I don’t think the gender of the author should be the determining factor in deciding on whether to review a book but I do think it is one factor that ought to be considered when ordering books for possible review. I still make my final decisions by opening the books and reading what is on the page.

3. Would you expect that the numbers of authors by gender and books reviewed by gender would be better at an academic journal than at a national privately-funded newspaper? Do you think that you and/or Canadian Literature have any more or less responsibility to the politics of representation?

I can’t speak comparatively because we are just such different venues. Speaking from an academic publication, though, I can say that we are well aware of the politics of representation. Many people who study Canadian Literature study it in terms of issues of gender and race (while others study it in terms of form, or the environment, or history, or…). There is no question that literary criticism and theories of gender, race, sexuality, multiculturalism, and class over the past thirty years have had an impact on academic reviewing. We talk about the theories in the classroom and we often bring them into our reading practices.

4. What does the Canadian Literature pay its reviewers per review?

The reviewer receives the books, offprints, and a line on the CV, but no financial compensation.

5. In my introductory essay I mention Lorraine Weir’s study of Canadian Literature between 1959-1987 in which she reports a significant gender gap in numbers of reviews and articles written by women and men under the editorship of George Woodcock and W.H. New. Scholar Peggy Kelly has said that “when women have control of the material resources necessary for literary production, their published work reflects their numbers.” She was referring to anthologies of Canadian poetry published from 1920-1950, but it seems to me that her comment might apply in any era. What are your thoughts on a possible causality between the gender of editors (those in charge) and representation of gender (those they publish)?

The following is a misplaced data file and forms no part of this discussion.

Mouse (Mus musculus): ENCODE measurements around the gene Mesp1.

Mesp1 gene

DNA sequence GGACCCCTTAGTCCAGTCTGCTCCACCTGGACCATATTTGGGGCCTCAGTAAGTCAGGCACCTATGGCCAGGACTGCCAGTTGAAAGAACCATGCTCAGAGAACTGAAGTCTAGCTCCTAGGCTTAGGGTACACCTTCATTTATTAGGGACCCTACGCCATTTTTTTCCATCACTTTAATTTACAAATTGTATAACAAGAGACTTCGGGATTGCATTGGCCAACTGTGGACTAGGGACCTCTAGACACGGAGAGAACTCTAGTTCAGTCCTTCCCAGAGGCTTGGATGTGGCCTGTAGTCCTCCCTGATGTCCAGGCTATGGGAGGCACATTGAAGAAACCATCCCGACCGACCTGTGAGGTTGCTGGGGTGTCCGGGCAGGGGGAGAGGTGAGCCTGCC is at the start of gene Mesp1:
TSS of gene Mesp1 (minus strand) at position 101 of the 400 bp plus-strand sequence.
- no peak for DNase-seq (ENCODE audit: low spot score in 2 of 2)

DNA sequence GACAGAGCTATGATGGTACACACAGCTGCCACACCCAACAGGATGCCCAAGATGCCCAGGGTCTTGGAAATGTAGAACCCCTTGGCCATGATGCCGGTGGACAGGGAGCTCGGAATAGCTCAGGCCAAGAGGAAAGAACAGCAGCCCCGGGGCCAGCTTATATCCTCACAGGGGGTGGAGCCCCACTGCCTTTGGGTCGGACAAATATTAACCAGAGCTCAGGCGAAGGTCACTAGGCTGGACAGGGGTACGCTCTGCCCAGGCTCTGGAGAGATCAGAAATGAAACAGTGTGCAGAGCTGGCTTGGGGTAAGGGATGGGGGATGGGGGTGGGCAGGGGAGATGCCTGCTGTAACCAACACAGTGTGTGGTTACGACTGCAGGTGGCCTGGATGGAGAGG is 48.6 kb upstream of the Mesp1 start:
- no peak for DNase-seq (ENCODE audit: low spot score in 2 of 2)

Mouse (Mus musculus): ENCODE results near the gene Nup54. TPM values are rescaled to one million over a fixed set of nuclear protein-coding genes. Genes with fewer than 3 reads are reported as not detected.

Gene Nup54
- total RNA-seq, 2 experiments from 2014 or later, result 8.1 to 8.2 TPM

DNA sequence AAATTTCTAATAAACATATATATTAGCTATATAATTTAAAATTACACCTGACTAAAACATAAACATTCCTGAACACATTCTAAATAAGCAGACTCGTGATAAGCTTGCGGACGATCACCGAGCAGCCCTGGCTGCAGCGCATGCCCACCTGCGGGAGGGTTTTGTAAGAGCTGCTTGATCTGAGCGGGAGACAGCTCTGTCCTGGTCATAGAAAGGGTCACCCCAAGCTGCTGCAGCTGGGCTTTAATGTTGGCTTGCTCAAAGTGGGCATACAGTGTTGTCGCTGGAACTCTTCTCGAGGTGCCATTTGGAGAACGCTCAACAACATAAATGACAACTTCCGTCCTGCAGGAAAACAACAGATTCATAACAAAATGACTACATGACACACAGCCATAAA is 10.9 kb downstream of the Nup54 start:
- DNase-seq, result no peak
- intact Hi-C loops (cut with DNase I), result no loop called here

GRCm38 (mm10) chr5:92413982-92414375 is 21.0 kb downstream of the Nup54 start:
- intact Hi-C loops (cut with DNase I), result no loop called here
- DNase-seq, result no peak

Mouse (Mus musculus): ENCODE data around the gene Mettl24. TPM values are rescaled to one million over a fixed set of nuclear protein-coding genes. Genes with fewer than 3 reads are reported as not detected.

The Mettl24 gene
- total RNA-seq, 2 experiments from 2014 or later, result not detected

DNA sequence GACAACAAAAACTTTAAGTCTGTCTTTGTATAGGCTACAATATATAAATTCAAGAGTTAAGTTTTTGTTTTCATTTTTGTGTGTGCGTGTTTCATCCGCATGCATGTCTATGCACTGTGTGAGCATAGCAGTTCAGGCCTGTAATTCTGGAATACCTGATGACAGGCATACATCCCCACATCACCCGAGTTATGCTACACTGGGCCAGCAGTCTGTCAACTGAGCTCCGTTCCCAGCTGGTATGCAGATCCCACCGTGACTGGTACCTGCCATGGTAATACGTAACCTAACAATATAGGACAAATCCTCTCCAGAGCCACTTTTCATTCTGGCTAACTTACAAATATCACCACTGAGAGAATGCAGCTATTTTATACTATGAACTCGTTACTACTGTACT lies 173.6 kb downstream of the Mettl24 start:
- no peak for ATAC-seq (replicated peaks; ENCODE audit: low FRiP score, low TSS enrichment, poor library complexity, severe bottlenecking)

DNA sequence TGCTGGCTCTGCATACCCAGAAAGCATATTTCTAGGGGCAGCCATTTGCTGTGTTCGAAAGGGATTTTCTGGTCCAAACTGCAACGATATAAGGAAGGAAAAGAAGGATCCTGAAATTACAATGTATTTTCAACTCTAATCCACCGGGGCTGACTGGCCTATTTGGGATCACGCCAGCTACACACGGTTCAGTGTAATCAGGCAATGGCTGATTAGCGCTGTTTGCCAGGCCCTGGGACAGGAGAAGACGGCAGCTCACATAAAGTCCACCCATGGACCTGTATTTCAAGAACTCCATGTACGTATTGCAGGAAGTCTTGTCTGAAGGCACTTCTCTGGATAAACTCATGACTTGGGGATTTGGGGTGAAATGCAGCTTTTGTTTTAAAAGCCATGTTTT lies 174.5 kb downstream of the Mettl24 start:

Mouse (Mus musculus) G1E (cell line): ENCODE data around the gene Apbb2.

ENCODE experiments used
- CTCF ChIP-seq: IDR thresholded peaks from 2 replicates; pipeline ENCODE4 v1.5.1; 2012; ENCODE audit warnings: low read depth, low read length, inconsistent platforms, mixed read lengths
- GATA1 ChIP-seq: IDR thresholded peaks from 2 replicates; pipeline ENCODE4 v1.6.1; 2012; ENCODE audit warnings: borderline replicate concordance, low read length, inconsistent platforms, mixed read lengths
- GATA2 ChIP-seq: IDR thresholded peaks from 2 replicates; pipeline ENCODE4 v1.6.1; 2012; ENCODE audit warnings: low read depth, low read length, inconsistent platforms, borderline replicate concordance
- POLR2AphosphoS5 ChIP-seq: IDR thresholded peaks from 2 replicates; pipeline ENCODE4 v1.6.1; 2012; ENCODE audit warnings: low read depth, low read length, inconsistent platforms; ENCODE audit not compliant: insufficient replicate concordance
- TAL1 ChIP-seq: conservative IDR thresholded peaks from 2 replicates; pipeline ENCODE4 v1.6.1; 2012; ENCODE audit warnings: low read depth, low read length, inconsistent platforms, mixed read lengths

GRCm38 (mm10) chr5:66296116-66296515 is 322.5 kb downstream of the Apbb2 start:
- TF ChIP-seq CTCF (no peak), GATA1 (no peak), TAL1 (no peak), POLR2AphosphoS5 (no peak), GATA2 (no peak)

I certainly suspect that there is a link between an awareness of gender issues and the gender balance of books reviewed. I would not go so far as to call it a causality though.

In light of Lorraine Weir’s article, I am heartened to see that now at the same journal, in English reviews from 2011, we are exactly even in the number of books reviewed by men and women (76 each). In French, however, we reviewed men’s books over women’s books 20:9 and had 3:4 ratio of male (12) to female reviewers (16).  I also checked the gender distribution in the articles and opinions sections of the journal for 2011. We published 19 articles and opinions by women and 17 by men and we had three female guest editors and two male guest editors work with the journal editor Margery Fee.